It would therefore overrule for all purposes:
Buckley v. Valeo, (money equals speech — allowing candidates to spend unlimited amounts of their personal wealth or received from other wealthy contributors in gaining nomination or election), and
Citizens United v. FEC (holding that government may not prohibit unions and corporations from making independent expenditure for political purposes, so that corporations, unions and PACs have the same 1st Amendment free-speech rights as individuals and therefore cannot be limited on political issue advertising any differently than individuals).
All prior court decisions that have applied or interpreted the First Amendment to limit the rights of the US government or any state to regulate elections or campaign spending or contributions would be declared invalid.
It could therefore regulate and limit all amounts, forms, terms and conditions of campaign contributions and spending applicable to candidates, political parties, political committees and other organizations in connection with elections for federal office, issue advocacy and support of political parties and political organizations.
It could adopt by reference all of the provisions of the Campaign Finance Law and any of its amendments.
Limits on contributions and spending should be calculated to give fair and substantially adequate and equal opportunity for all legitimate expressions or the campaign messages of all viable candidates. Limits must be reasonable in total amount so as to allow for the total quantity of speech necessary for effective advocacy and to adequately inform the voting public of the qualifications of the candidates and the issues at stake or issues deemed important by the candidates. Contribution limits should be promptly adjusted for inflation or as other circumstances dictate.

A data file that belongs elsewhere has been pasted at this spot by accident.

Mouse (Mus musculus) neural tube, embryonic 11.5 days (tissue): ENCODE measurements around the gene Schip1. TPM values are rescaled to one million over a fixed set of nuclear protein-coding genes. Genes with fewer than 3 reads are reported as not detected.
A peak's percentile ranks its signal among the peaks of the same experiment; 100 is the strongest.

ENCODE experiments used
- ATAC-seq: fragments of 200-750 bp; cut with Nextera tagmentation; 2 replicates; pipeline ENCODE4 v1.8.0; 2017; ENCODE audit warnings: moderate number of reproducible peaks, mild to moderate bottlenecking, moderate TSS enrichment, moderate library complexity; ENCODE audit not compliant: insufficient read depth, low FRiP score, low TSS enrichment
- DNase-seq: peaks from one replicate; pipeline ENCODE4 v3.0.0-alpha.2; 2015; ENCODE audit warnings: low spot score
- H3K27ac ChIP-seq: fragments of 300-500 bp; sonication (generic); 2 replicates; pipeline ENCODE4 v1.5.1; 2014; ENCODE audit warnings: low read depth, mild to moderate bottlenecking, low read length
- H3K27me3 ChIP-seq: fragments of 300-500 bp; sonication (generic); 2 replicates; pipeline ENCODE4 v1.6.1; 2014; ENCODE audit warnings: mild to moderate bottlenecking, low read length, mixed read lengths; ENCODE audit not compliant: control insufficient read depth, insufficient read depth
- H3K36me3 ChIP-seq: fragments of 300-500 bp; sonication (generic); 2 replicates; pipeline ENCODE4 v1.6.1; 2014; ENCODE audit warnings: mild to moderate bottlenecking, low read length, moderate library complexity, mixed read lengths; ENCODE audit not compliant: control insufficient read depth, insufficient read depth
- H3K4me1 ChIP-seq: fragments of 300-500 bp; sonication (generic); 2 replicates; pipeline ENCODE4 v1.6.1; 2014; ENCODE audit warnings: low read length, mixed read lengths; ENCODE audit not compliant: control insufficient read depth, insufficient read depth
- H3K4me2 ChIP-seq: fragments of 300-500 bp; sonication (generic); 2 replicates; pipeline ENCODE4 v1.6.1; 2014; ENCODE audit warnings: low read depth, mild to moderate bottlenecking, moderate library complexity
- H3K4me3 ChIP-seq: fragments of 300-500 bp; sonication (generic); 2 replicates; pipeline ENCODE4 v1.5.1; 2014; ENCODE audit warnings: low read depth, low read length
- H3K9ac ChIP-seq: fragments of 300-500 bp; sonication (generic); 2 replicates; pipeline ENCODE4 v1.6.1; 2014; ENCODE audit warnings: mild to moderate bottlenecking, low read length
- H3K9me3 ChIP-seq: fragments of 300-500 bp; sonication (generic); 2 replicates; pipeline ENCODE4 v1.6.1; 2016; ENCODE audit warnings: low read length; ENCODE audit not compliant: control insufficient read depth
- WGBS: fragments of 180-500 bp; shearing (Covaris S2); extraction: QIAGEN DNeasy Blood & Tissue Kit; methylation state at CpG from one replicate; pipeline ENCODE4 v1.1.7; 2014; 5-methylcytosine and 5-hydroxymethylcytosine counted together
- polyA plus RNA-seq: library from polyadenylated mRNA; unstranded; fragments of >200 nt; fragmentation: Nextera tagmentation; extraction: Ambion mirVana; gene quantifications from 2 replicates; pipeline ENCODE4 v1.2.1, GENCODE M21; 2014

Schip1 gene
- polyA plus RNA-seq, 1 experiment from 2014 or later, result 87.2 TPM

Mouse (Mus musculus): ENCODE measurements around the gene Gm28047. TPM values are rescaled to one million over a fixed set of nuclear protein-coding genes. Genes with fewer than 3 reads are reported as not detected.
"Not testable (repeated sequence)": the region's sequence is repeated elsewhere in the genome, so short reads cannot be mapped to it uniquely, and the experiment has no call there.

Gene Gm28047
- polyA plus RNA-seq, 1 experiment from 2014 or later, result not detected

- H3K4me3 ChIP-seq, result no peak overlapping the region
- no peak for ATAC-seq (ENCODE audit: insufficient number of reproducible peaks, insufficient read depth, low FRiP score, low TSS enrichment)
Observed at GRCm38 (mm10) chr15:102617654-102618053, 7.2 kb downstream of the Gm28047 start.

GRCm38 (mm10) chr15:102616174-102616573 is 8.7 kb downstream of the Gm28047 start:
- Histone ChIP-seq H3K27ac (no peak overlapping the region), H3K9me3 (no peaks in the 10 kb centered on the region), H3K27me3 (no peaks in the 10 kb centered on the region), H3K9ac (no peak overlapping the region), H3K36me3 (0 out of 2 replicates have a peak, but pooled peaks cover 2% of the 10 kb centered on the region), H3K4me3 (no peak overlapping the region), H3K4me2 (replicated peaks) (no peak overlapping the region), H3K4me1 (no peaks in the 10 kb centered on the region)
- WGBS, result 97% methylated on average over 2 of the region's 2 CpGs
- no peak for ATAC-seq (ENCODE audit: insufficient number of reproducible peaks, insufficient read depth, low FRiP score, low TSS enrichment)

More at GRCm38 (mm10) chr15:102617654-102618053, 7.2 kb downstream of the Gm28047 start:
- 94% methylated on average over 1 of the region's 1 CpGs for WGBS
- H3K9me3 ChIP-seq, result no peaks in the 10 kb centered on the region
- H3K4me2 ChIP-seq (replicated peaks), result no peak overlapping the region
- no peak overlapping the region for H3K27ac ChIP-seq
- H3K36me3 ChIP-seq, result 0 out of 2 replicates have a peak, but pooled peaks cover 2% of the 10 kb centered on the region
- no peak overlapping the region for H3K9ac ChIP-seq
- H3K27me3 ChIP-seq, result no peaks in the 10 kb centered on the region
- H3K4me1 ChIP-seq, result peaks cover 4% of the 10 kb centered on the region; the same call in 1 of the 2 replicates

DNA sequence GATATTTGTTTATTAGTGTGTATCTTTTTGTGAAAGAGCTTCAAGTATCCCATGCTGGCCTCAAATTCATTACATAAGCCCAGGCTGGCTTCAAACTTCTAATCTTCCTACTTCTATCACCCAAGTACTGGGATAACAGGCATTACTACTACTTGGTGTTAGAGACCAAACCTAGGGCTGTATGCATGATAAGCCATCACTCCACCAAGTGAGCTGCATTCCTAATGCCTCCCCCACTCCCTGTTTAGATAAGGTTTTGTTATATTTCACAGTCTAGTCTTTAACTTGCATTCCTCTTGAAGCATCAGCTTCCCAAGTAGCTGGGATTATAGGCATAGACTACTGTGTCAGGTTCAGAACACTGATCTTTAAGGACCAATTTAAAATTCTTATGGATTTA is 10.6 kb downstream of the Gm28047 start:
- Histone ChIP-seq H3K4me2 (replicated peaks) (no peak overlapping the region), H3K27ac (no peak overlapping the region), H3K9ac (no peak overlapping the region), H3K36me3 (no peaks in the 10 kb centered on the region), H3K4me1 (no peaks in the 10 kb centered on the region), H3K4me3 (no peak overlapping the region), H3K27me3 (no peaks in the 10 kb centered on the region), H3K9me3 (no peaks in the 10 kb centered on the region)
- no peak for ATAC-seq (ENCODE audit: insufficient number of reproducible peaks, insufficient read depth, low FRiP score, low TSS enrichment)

2. Contributions and Spending Regulations
It could require the following contribution and spending requirements relating to federal elections:
- only individual U.S. citizens 16 years old or older, and no corporations, unions, political action committees or other entities and no foreign nationals or foreign governments could make federal political or election campaign contributions
- contributions of each person making contributions would be limited to a total dollar amount per candidate on the ballot in his or her Congressional District during each primary, runoff and general election cycle.
(the per candidate contribution limit would be measured by the federal candidates on the contributor’s ballot at the time the contribution is made and would vary depending on the office, i.e. a different amount would apply for candidates for nomination or election to the Senate, House and presidency)
So everyone gets the same political contribution budget each two-year election cycle that they can donate to any candidate, political party or other political entity that they choose. This budget might be characterized as somewhat in the nature of a monetary right to vote, that is, everyone gets to vote (contribute) the same total amount of dollars.
- Total contribution limits would be the same for everyone, no matter how the contribution is allocated, that is, regardless of which candidate or political entity finally receives or benefits from the contribution;
- All political spending would be limited to contributions received regardless of which person or political entity receives and ultimately spends or benefits from such contributions and regardless of how allocated among spending categories, that is, whether election spending, issue advocacy or party building.
Contributions could be transferred from one person or entity to another but in all cases the source of all political spending must be from lawful contributions.
Since spending is limited to contributions received, no political spending can be financed by bank loans or any other kind of borrowing